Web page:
of Section 149 cannot be ignored or obliterated.
AIR 2005 S.C. 1096
Sunil Kumar v. State of
Section 154 Cr.P.C.
Section 156(3) Cr.P.C.
Section 156(3) provides for a check by the
Magistrate on the police performing its duties under Chapter
XII, Cr.P.C. In cases where the Magistrate finds that the
police has not done its duty of investigating the case at
all, or has not done it satisfactorily, he can issue a
direction to the police to do the investigation properly,
and can monitor thesame
although Section 156(3) is very briefly worded, there is an
implied power in the Magistrate under Section 156(3), Cr.P.C.
to order registration of a criminal offence and/or to direct
the officer-in-charge of the concerned police station to
hold a proper investigation and take all such necessary
steps that may be necessary for ensuring a proper
investigation including monitoring the same. Even though
these powers have not been expressly mentioned in Section
156(3), Cr.P.C., we are of the opinion that they are implied
in the above provision.
AIR 2008 SUPREME COURT 907
Sakiri Vasu v. State of U. P.
The learned Magistrate
directed carrying out of an investigation by the
investigating officer and submit a report to it. If an
investigation was to be carried out in terms of Section
156(3) of the Code, the same could not have been equated
with an enquiry as the two expressions have differently been
defined in Section 3(h) and 3(i) of the Code. In any event,
the learned Magistrate did not have any jurisdiction to
recall the said order.
Dharmeshbhai Vasudevbhai vs State Of Gujarat And Ors, SC on 5
Section 167 Cr.P.C.
Within the first 15 days of arrest, the
magistrate may remand the accused either to judicial custody
or police custody for given number of days. But once the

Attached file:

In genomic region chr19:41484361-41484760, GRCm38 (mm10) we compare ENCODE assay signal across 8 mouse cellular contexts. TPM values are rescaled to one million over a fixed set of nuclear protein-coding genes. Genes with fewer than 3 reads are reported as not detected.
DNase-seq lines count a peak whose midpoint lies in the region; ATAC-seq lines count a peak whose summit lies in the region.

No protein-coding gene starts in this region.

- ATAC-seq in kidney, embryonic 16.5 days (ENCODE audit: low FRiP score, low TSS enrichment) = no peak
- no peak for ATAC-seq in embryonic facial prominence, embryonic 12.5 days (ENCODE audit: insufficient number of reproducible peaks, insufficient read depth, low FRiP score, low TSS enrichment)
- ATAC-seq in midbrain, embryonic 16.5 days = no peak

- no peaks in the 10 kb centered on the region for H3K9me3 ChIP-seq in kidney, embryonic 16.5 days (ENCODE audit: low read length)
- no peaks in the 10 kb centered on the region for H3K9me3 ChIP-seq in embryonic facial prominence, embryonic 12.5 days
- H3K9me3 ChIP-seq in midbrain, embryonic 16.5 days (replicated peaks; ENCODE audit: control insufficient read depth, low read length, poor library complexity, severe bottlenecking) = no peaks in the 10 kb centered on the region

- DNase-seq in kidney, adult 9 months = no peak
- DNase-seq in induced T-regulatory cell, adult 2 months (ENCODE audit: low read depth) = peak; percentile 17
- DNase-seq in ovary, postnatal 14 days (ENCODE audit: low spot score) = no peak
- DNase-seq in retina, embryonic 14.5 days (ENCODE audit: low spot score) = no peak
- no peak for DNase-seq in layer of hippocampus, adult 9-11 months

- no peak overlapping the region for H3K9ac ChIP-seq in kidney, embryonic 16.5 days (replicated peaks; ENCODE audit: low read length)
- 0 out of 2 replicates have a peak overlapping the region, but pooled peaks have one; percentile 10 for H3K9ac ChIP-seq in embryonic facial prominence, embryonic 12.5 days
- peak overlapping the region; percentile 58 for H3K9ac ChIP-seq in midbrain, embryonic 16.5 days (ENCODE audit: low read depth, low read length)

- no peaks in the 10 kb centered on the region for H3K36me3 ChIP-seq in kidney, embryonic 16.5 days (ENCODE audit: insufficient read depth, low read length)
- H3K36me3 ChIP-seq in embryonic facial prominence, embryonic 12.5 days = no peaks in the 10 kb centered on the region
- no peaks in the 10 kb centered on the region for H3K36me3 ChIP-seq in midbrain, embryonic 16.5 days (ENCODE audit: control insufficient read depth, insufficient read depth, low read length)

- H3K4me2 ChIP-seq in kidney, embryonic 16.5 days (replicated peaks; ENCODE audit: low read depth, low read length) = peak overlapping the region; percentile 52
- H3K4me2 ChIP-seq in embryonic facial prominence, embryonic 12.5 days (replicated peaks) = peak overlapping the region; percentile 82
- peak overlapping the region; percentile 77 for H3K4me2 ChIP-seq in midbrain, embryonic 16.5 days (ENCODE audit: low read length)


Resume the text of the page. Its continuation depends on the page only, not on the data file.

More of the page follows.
period of 15 days expires, the magistrate can not pass
orders for police remand.
Devendra Kumar Vs State of Haryana and other
2001(1)PCCR 128 SC
On expiry of the period specified in
paragraph (a) of proviso to sub-section (2) of S. 167 if the
accused files an application for bail and offers also to
furnish the bail, on being directed, then it has to be held
that the accused has availed of his indefeasible right.
AIR 2001 S.C. 1910 = 2001 AIR SCW 1500
Uday Mohanlal Acharya v. State of Maharashtra
Section 190 Cr.P.C
2005 SCC (Crl) 1697
Section 195 Cr.P.C
2005(4)SCC(cri)1101 Para 33
Iqbal Singh Marwah Vs Meenakshi Marwah
Sachidanand Singh and anor Vs State of Bihar
Section 197 Cr.P.C
The relevant time, as held in S.A. Venkataraman Vs. State
(AIR 1958 SC 107), is the date on which the cognizance is
taken. If on that date, the appellant is not a public
servant, there will be no question of any sanction. If he
continues to be a public servant but in a different capacity
or holding a different office than the one which is alleged
to have been abused, still there will be no question of
Singh Chautala vs C.B.I.
2011(3) SCC(Cri) 1 = 2011(7) SCC 141
2001(1)PLJR 15 Patna HC
Section 202 Cr.P.C
In enquiry u/s 202 Cr.P.C, the accused has no
right to take part in proceeding nor has the magistrate any
jurisdiction to permit him to do so. It would not be open to
magistrate to put any question to witnesses at the instance
of the person named as accused but against whom process has
not been issued, nor can he examine any witnesses at the
instance of such person...This does not mean that he is
precluded from being present when an enquiry is held by a
magistrate. He may remain present either in person or
through a counsel or agent with a view to be informed of
what is going on.
AIR 1963SC1430 para 7
Chandradeo Singh Vs Prakash Chandra Bose
2004 SCC(Cri)1077 para 9
Sheojee Singh Vs Nagendra Tiwari & others
Section 205 Cr.P.C
- Section 205 Cr.P.C.- Principles, case law discussed with illustrative instances.
2009(4) PLJR 329
- Section 205 Cr.P.C – offence under the provisions of NDPS Act are serious in nature. Exemption u/s 205 can not be granted.
2009(3) PLJR 673
Section 227 Cr.P.C.
The 'ground' in the context (of section
227Cr.P.C) is not a ground for conviction, but a ground for
but putting the accused on trial.... The court therefore
need not undertake an elaborate inquiry in shifting and
weighing the materials. Nor is it necessary to delve deep
into various aspects. All that the court has to consider is